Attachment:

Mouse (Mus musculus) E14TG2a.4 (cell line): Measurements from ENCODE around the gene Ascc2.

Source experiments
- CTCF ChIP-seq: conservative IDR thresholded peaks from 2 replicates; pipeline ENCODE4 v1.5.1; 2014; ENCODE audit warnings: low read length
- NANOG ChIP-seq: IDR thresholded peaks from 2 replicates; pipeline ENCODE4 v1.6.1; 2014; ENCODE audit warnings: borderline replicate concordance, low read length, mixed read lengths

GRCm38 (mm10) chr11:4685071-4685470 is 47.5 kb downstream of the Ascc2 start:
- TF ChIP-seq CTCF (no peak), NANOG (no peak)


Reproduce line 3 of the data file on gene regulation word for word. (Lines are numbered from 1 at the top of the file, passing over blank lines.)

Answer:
- CTCF ChIP-seq: conservative IDR thresholded peaks from 2 replicates; pipeline ENCODE4 v1.5.1; 2014; ENCODE audit warnings: low read length